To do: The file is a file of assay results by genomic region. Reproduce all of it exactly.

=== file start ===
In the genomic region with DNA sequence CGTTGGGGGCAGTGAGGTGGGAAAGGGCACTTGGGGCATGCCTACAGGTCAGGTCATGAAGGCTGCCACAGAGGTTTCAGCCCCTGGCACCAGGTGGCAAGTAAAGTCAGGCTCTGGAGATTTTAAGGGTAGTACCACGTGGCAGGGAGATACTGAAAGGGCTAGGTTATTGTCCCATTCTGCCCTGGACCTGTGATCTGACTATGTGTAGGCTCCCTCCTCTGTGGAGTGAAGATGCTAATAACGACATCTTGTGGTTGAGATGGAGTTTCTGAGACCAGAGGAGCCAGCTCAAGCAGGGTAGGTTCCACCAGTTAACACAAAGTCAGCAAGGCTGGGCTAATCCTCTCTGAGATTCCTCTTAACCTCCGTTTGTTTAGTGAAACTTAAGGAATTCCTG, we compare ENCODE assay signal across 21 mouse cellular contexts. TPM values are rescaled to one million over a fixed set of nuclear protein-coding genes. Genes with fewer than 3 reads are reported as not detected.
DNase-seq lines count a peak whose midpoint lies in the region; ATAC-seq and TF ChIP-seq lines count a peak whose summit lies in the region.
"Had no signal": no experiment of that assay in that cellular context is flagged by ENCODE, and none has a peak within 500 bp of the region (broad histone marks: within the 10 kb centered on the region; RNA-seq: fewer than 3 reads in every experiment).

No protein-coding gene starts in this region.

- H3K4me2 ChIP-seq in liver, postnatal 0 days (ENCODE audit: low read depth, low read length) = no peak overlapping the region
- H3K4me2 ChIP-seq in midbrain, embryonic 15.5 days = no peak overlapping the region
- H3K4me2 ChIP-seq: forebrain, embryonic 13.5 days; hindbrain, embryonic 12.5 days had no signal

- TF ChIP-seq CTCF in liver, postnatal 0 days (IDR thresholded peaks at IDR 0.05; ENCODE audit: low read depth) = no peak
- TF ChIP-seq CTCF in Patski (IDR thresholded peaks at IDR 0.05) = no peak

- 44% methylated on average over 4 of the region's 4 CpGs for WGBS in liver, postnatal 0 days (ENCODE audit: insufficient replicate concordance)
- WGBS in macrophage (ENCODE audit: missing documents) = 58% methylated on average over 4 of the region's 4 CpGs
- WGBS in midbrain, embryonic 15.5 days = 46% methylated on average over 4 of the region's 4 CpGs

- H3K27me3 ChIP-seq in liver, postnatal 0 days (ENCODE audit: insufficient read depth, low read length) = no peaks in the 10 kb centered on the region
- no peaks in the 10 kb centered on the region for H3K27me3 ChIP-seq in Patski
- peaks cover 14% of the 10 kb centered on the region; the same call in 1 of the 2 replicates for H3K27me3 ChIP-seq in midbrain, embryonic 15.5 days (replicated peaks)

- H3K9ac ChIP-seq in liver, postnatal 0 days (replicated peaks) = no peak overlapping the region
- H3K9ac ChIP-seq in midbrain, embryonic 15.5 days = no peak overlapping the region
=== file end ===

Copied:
In the genomic region with DNA sequence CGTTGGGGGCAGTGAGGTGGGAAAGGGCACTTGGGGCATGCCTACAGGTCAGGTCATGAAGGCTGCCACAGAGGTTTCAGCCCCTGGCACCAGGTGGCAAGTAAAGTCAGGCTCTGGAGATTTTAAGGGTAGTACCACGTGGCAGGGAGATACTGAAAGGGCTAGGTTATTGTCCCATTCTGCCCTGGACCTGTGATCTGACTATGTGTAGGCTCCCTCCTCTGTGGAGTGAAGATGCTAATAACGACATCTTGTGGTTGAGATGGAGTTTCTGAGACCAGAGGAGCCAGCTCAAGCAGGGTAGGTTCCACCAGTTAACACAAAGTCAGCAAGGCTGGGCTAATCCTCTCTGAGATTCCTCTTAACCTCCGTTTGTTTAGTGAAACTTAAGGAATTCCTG, we compare ENCODE assay signal across 21 mouse cellular contexts. TPM values are rescaled to one million over a fixed set of nuclear protein-coding genes. Genes with fewer than 3 reads are reported as not detected.
DNase-seq lines count a peak whose midpoint lies in the region; ATAC-seq and TF ChIP-seq lines count a peak whose summit lies in the region.
"Had no signal": no experiment of that assay in that cellular context is flagged by ENCODE, and none has a peak within 500 bp of the region (broad histone marks: within the 10 kb centered on the region; RNA-seq: fewer than 3 reads in every experiment).

No protein-coding gene starts in this region.

- H3K4me2 ChIP-seq in liver, postnatal 0 days (ENCODE audit: low read depth, low read length) = no peak overlapping the region
- H3K4me2 ChIP-seq in midbrain, embryonic 15.5 days = no peak overlapping the region
- H3K4me2 ChIP-seq: forebrain, embryonic 13.5 days; hindbrain, embryonic 12.5 days had no signal

- TF ChIP-seq CTCF in liver, postnatal 0 days (IDR thresholded peaks at IDR 0.05; ENCODE audit: low read depth) = no peak
- TF ChIP-seq CTCF in Patski (IDR thresholded peaks at IDR 0.05) = no peak

- 44% methylated on average over 4 of the region's 4 CpGs for WGBS in liver, postnatal 0 days (ENCODE audit: insufficient replicate concordance)
- WGBS in macrophage (ENCODE audit: missing documents) = 58% methylated on average over 4 of the region's 4 CpGs
- WGBS in midbrain, embryonic 15.5 days = 46% methylated on average over 4 of the region's 4 CpGs

- H3K27me3 ChIP-seq in liver, postnatal 0 days (ENCODE audit: insufficient read depth, low read length) = no peaks in the 10 kb centered on the region
- no peaks in the 10 kb centered on the region for H3K27me3 ChIP-seq in Patski
- peaks cover 14% of the 10 kb centered on the region; the same call in 1 of the 2 replicates for H3K27me3 ChIP-seq in midbrain, embryonic 15.5 days (replicated peaks)

- H3K9ac ChIP-seq in liver, postnatal 0 days (replicated peaks) = no peak overlapping the region
- H3K9ac ChIP-seq in midbrain, embryonic 15.5 days = no peak overlapping the region